- Hundreds of music labels and distribution firms have united to support “Music Mission,” a new campaign against pirated music.
- The initiative will deploy an advanced scanner that will map and target the biggest 200 illegal platforms.
- The copyright holders will attempt to disrupt payment channels and to target the infrastructure of these platforms.
Anti-piracy agencies and music distribution firms supported by hundreds of recording labels have formed a coalition that has launched a new campaign against pirate streaming, named “Music Mission”. The purpose of this initiative is pretty simple. It revolves around the shutting down of about two hundred websites that offer access to pirated music or provide music streaming without a license to do so. These pirate platforms have grown to a real menace today, as they come with amazing features, contemporary interfaces, and they even steal the themes of legitimate sites and copy their looks and services.
The leaders in this new effort are AudioLock and LabelWorx, with both entities laying a plan to direct a sizeable revenue that is generated in illegal platforms back to the creators - or, to put it more accurately, back to the music industry and those who hold the rights to the content. As they stated previously, it is estimated that about 11 million people visit pirate music streaming platforms and illicit cloned stores every month, so the losses for the industry are admittedly huge. Some of these people know what they are doing, but others are simply falling victim to fraudsters. This is precisely why AudioLock believes that the redirection of this money to the legal platforms is perfectly possible.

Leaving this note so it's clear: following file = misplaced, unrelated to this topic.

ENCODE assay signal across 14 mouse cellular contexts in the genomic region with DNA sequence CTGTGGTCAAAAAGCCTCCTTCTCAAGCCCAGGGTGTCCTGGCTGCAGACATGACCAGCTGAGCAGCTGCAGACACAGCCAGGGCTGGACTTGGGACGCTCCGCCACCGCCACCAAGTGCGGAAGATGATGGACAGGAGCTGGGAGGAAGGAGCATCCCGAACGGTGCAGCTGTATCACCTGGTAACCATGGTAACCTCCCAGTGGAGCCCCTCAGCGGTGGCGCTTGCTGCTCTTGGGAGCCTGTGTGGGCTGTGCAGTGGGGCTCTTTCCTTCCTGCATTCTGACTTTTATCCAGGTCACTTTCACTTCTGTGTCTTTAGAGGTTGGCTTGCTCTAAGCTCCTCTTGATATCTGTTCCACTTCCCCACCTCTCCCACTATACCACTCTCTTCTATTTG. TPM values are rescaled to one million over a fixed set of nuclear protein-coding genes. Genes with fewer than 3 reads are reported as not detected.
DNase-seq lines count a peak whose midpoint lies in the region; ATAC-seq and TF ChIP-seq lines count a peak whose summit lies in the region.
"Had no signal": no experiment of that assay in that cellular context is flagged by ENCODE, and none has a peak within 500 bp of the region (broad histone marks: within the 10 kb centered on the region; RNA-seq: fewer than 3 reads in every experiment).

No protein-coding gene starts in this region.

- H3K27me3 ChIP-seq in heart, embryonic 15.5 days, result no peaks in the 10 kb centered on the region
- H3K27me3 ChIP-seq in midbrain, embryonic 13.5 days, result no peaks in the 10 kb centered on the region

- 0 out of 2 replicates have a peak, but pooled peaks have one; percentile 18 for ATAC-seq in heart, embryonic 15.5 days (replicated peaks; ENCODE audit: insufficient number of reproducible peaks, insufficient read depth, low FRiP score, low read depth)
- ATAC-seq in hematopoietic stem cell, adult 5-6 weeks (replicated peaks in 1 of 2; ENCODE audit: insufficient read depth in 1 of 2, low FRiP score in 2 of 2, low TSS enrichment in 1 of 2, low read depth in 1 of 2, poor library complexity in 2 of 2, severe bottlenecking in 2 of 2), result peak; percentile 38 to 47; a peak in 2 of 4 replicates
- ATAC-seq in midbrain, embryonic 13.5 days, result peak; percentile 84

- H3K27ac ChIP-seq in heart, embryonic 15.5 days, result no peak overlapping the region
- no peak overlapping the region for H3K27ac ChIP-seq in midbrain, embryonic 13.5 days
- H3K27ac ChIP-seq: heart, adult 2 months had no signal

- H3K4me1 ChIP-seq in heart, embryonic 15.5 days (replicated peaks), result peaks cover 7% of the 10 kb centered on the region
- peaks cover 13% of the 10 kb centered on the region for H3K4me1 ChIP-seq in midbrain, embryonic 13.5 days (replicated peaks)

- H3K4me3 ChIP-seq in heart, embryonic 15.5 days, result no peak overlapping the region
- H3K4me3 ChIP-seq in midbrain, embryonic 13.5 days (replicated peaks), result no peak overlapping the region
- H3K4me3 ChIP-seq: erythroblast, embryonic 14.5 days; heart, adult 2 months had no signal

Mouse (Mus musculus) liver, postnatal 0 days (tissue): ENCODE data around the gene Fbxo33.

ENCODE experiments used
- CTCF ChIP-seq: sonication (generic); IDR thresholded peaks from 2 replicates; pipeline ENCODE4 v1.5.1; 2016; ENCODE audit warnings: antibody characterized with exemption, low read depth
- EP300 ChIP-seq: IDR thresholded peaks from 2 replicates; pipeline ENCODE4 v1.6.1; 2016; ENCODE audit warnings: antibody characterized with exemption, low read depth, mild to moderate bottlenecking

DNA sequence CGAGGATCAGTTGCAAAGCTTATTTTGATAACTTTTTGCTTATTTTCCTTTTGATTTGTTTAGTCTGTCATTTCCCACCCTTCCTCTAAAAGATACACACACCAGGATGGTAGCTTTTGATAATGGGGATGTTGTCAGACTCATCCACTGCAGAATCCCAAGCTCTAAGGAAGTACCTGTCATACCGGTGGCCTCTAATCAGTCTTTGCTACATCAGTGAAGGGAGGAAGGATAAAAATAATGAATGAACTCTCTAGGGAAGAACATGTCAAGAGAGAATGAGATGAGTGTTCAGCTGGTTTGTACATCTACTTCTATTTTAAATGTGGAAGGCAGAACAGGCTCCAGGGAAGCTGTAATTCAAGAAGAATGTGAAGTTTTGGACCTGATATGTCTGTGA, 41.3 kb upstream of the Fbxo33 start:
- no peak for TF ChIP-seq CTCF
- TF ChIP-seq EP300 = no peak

The first step for “Music Mission” will be to identify the 200 unlicensed websites and then investigate them to determine the underlying infrastructure. After that, they will notify the hosting providers and will also attempt to report them to the ad-serving platforms that they may be using. Moreover, any payment gateways that will be identified will also be blocked or disrupted. By doing all that, the copyright holders hope that the platforms will take a fatal blow in their functionality, leading to a sudden loss of customers. By disrupting their financial support, they will make it harder for their operators to bounce elsewhere.
The “Music Mission” scanner will begin regular operation soon, searching and finding material that is made available illegally. The provider of this technology is AudioLock, who has been developing torrent scanners for a long time now. The company can also generate automated DMCA takedown requests, send removal requests on social media platforms, and trace music promos by using a watermark that they incorporate in the material to identify the leaks. Is this going to work at all? Possibly, illegal streaming platforms will turn to anonymous registrars and DMCA-ignoring hosting services, so we don’t think that the “Music Mission” campaign and the level of their targeting will have notable results.